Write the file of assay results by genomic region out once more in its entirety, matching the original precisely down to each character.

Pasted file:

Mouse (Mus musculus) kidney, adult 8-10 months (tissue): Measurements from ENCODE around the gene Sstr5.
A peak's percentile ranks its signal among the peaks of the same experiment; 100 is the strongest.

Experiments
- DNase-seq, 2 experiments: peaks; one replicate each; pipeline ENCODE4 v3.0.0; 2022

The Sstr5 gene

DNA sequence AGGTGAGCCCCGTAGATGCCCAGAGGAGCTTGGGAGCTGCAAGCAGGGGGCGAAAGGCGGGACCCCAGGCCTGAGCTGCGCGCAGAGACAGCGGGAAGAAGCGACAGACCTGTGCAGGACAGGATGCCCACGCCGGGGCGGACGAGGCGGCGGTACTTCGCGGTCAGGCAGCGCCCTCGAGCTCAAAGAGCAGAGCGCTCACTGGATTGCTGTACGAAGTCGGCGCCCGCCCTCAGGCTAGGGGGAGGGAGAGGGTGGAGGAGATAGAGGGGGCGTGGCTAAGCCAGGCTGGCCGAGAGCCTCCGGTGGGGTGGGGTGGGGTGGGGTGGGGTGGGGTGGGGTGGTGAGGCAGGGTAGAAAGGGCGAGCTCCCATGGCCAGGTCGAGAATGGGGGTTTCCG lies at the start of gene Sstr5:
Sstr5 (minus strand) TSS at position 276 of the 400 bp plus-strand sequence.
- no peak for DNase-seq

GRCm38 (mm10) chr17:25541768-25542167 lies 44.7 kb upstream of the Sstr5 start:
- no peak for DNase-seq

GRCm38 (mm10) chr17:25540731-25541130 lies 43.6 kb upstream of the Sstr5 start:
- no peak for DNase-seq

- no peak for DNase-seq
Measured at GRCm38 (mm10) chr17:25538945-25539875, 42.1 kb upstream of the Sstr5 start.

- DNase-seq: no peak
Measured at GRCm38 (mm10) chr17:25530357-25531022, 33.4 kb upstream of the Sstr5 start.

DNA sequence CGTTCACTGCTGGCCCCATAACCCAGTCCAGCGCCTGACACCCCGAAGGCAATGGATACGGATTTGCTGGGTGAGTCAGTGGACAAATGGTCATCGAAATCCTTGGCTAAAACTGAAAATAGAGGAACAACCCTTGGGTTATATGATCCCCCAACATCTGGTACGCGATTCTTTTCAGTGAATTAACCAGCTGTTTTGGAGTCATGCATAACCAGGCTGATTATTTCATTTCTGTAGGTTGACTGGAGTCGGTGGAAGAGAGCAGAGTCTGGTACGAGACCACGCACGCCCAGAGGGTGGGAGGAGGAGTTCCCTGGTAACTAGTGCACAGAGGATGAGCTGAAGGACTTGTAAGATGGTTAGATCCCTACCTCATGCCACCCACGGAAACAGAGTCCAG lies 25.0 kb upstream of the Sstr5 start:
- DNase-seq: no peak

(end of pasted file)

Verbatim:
Mouse (Mus musculus) kidney, adult 8-10 months (tissue): Measurements from ENCODE around the gene Sstr5.
A peak's percentile ranks its signal among the peaks of the same experiment; 100 is the strongest.

Experiments
- DNase-seq, 2 experiments: peaks; one replicate each; pipeline ENCODE4 v3.0.0; 2022

The Sstr5 gene

DNA sequence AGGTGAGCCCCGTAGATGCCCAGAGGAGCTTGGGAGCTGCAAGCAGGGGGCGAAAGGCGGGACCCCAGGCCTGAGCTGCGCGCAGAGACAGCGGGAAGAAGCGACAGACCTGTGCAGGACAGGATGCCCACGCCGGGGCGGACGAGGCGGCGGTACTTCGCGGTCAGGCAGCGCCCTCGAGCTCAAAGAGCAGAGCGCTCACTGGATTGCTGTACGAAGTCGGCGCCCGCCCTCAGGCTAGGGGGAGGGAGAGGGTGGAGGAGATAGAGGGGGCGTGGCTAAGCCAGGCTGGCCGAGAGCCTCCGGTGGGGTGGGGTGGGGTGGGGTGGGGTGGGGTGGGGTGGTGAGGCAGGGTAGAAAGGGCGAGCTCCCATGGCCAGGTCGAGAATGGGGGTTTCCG lies at the start of gene Sstr5:
Sstr5 (minus strand) TSS at position 276 of the 400 bp plus-strand sequence.
- no peak for DNase-seq

GRCm38 (mm10) chr17:25541768-25542167 lies 44.7 kb upstream of the Sstr5 start:
- no peak for DNase-seq

GRCm38 (mm10) chr17:25540731-25541130 lies 43.6 kb upstream of the Sstr5 start:
- no peak for DNase-seq

- no peak for DNase-seq
Measured at GRCm38 (mm10) chr17:25538945-25539875, 42.1 kb upstream of the Sstr5 start.

- DNase-seq: no peak
Measured at GRCm38 (mm10) chr17:25530357-25531022, 33.4 kb upstream of the Sstr5 start.

DNA sequence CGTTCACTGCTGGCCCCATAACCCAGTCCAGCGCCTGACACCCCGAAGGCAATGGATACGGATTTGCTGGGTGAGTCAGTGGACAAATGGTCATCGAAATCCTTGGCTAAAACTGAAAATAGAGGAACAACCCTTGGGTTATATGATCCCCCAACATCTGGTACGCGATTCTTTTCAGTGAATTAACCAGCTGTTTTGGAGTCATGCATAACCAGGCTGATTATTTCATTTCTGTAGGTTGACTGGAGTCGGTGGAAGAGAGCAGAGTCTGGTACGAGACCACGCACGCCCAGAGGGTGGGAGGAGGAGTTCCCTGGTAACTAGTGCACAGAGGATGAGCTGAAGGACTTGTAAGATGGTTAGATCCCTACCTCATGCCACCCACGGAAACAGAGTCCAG lies 25.0 kb upstream of the Sstr5 start:
- DNase-seq: no peak